damage to flora and fauna.
 To minimize effects of reservoir flooding on the fauna of the region by catching animals
and releasing them in biological reserves.
 A forest buffer/protective zone was established around the reservoir on the Brazilian
side to avert further damage after project completed.
 Verdict? Uncertain – much damage was averted after the project was completed;
but initial impacts may be irreversible.
Three Gorges Dam as case
study
Three Gorges Dam – under construction
Three Gorges Dam – 2008
Major dam benefits
 Goal: “Build up a power project to promote economic development,
improve the local eco-environment, and benefit reservoir migrants.”
 By 2011 will be able to generate 22,500 MW of electricity (equivalent to
10-15 fossil or nuclear power plants).
 Flood control of Yangtze River virtually ensured – 1.5 million hectares of
land, 15 million people protected from 100 year floods.
 Year-round navigation channel to Shanghai and East China Sea: growth
from 9.5 – 60 million tons/cargo per year between 2003-08.
 Gaining experience to be used in other projects on Jinsha River,
elsewhere in China.
Major dam impacts
 1.3 – 2 million people displaced; 13 cities, 140 towns, 1,350 villages
inundated; 600 kilometers of river valley flooded, many archeological
sites lost.
 Submergence of hundreds of factories, mines, waste dumps creating
effluent, silt, industrial pollutants and rubbish in reservoir.
 Erosion of reservoir and downstream riverbanks causing landslides,
threatening one of the world’s biggest fisheries in the East China Sea.
 Scientists estimate annual catches may be reduced by one million tons
due to decline in fresh water and sediment reaching the sea.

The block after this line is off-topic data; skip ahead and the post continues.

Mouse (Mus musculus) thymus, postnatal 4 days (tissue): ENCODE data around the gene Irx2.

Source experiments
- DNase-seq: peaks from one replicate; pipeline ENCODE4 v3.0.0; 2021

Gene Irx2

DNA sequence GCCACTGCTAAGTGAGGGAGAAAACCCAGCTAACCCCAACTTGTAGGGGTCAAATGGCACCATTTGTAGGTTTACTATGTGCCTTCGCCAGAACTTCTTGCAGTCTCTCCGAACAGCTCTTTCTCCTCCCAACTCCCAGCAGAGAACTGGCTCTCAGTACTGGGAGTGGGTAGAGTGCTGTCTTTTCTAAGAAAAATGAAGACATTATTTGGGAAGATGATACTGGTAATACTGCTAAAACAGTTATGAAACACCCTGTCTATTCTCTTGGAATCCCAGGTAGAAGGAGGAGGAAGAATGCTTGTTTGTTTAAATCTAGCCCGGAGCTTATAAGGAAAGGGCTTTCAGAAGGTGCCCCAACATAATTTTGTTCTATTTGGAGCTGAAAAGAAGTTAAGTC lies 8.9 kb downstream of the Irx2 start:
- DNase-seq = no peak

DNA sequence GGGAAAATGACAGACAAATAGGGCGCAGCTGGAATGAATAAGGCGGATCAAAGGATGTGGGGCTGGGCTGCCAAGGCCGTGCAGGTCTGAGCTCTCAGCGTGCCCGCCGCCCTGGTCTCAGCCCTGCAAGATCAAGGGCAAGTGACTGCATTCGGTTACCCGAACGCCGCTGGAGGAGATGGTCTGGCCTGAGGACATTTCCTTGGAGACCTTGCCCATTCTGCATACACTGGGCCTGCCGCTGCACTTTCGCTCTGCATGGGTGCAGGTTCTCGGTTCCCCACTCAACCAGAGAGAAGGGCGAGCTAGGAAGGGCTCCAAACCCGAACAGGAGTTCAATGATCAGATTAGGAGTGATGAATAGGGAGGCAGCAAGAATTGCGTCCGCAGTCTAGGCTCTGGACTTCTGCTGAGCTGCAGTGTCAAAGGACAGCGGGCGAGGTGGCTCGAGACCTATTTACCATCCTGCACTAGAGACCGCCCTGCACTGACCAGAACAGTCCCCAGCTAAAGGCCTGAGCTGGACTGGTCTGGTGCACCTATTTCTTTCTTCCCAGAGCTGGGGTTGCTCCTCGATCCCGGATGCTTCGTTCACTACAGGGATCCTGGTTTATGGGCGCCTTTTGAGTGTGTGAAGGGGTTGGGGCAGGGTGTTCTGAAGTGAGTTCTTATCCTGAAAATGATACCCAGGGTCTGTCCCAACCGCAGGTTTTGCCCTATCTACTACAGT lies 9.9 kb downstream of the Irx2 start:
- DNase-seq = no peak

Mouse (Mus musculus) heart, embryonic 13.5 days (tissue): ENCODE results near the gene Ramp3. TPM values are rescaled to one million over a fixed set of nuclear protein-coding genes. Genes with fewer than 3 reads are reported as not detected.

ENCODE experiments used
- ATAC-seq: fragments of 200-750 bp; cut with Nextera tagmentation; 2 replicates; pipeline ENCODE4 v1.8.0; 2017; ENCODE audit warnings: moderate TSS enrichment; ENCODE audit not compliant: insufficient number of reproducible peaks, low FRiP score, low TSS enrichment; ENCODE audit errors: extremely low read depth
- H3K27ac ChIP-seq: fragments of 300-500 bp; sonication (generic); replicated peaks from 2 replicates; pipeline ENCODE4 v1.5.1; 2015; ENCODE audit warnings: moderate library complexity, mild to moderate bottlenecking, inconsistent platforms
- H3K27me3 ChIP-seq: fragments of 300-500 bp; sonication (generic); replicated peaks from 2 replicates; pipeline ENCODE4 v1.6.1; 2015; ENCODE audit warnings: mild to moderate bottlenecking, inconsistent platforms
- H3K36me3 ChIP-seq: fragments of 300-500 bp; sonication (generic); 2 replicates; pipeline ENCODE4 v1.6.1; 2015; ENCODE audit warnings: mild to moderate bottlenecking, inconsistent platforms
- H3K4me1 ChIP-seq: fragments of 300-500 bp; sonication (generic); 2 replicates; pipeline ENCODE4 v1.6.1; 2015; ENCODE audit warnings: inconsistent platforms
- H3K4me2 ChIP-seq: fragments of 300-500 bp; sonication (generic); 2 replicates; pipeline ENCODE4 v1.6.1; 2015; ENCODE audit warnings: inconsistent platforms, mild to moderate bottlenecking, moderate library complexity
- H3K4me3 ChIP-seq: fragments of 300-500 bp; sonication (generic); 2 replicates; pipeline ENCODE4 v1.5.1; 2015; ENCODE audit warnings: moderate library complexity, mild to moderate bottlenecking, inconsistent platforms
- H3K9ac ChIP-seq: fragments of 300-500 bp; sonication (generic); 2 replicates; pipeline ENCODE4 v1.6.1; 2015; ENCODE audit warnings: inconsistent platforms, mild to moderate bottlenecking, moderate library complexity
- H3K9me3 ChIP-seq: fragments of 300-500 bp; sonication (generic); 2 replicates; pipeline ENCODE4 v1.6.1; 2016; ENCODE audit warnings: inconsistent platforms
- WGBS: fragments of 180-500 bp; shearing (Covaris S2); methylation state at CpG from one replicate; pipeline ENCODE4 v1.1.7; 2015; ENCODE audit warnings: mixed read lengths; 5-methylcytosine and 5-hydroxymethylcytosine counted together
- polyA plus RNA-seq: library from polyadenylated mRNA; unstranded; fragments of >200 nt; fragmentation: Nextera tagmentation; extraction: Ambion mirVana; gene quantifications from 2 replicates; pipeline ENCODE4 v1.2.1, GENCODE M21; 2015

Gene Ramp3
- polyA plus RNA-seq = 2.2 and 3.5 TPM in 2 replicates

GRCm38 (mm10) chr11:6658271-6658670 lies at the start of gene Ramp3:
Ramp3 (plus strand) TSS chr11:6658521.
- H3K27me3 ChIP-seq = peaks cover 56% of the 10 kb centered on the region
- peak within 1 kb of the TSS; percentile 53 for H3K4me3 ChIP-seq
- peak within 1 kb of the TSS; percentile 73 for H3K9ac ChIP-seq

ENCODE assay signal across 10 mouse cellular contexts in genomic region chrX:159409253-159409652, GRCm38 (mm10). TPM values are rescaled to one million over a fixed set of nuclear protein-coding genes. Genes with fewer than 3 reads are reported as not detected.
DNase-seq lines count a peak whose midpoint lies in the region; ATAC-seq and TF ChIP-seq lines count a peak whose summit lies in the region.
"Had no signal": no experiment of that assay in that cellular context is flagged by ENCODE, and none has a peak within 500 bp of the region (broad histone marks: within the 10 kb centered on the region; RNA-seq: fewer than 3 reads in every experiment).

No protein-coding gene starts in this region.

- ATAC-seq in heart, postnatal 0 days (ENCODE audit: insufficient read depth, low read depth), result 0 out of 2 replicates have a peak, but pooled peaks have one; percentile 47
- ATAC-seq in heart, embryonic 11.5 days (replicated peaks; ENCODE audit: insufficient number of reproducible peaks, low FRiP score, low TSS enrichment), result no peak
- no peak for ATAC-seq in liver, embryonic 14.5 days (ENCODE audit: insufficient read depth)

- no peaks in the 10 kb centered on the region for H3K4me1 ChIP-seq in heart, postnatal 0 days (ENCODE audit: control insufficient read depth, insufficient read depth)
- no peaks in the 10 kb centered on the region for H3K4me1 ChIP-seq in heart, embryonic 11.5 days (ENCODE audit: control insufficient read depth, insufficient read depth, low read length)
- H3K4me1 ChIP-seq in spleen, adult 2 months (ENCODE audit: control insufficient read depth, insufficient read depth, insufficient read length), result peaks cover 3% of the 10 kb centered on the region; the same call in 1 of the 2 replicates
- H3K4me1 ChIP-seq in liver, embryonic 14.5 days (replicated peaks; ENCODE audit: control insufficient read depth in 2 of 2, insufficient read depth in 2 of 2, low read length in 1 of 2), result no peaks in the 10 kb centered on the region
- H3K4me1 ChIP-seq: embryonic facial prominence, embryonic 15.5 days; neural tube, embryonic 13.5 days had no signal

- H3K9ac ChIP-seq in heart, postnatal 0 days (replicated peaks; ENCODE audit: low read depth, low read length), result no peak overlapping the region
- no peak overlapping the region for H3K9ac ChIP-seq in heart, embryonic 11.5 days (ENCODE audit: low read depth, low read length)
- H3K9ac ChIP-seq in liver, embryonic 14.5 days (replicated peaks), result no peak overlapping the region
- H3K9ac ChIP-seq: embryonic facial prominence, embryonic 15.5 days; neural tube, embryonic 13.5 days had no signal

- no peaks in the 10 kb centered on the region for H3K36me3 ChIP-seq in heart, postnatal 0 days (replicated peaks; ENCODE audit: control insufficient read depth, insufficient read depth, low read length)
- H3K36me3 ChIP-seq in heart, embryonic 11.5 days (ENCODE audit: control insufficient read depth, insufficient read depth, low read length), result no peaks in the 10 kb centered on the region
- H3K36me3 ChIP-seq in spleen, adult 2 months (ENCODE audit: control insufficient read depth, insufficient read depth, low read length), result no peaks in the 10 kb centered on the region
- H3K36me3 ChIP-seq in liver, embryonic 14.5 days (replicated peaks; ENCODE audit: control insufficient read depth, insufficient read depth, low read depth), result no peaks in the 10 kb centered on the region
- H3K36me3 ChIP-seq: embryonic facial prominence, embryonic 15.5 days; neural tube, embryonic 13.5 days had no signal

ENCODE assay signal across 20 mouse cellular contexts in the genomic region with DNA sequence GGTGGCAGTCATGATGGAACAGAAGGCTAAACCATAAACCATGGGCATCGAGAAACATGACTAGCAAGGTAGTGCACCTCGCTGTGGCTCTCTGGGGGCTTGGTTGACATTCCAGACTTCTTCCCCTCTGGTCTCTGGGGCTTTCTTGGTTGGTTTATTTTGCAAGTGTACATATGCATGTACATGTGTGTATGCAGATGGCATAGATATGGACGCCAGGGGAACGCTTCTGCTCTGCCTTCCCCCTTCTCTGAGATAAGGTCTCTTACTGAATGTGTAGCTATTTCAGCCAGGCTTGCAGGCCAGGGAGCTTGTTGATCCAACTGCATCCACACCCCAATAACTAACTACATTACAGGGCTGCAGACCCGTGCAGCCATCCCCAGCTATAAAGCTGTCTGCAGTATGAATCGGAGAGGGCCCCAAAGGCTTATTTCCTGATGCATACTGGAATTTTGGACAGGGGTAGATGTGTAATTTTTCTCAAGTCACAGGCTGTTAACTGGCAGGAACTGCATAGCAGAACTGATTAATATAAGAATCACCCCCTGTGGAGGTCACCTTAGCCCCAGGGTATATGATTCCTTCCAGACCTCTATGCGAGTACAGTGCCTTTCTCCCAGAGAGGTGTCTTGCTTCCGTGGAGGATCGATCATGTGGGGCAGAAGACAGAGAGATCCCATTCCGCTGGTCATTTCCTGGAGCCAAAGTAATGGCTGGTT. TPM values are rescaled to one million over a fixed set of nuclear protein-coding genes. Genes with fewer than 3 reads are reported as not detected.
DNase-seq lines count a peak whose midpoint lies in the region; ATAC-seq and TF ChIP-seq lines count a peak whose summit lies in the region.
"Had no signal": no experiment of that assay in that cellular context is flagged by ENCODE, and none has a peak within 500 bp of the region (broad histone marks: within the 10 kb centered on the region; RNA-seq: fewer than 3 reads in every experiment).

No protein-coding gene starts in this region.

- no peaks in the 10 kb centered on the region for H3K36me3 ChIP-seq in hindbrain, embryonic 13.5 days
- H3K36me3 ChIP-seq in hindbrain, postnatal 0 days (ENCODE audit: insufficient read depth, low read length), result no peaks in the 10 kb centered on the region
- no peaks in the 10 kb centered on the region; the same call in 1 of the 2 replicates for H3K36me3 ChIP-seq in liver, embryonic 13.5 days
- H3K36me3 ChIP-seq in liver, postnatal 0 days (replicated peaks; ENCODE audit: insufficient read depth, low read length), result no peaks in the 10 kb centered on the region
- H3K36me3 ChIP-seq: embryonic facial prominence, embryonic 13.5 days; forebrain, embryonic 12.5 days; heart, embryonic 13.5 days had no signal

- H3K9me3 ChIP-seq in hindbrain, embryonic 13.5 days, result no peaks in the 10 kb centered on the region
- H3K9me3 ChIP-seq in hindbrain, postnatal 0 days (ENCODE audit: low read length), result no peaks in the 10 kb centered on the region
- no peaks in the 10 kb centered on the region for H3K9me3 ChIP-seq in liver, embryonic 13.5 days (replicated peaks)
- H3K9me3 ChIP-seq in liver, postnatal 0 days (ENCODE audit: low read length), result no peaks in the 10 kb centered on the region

 Project plagued by corruption, spiraling costs, technological problems,
resettlement difficulties.
Achieving Adaptive Management
 Manage by learning/modify through experience:
 Determine what impacts affect basin and surrounding region.
 Give stakeholders opportunity to envision different scenarios.
 Former was done at Itaipu, not Three Gorges – latter was not done in either
case: decisions were centralized, non-participatory from outset.
 Make errors reversible:
 Emphasize non-structural solutions where applicable.
 Employ multi-purpose planning from outset (e.g., in-stream flow, allocation,
water quality).
 In both cases, governments set out to dam a river for power, flood control –
non-structural measures, smaller dams not considered.
 Mid-course corrections:
 Some correction at Itaipu; remains to be seen if damage at TG can be reversed.
 Public involvement – limited at both; public was not encouraged to identify
concerns/acceptable solutions. There were protests/public dissent at TG.
Conclusions & lessons
 Debate is continuing – particularly as new dams come “on-line” (e.g.,
Ethiopia, China, India).
 Dams create adverse environmental and social impacts that cannot be
entirely mitigated!
 Are adverse impacts worth the benefits?
 Does flooding an “upstream” region generate benefits for people
“downstream?” – is it worth it?
 This is a debate in Ethiopia today, for example, over Gilgel Gibe project.
 How else can the world get its water supply, electricity, and development
needs met?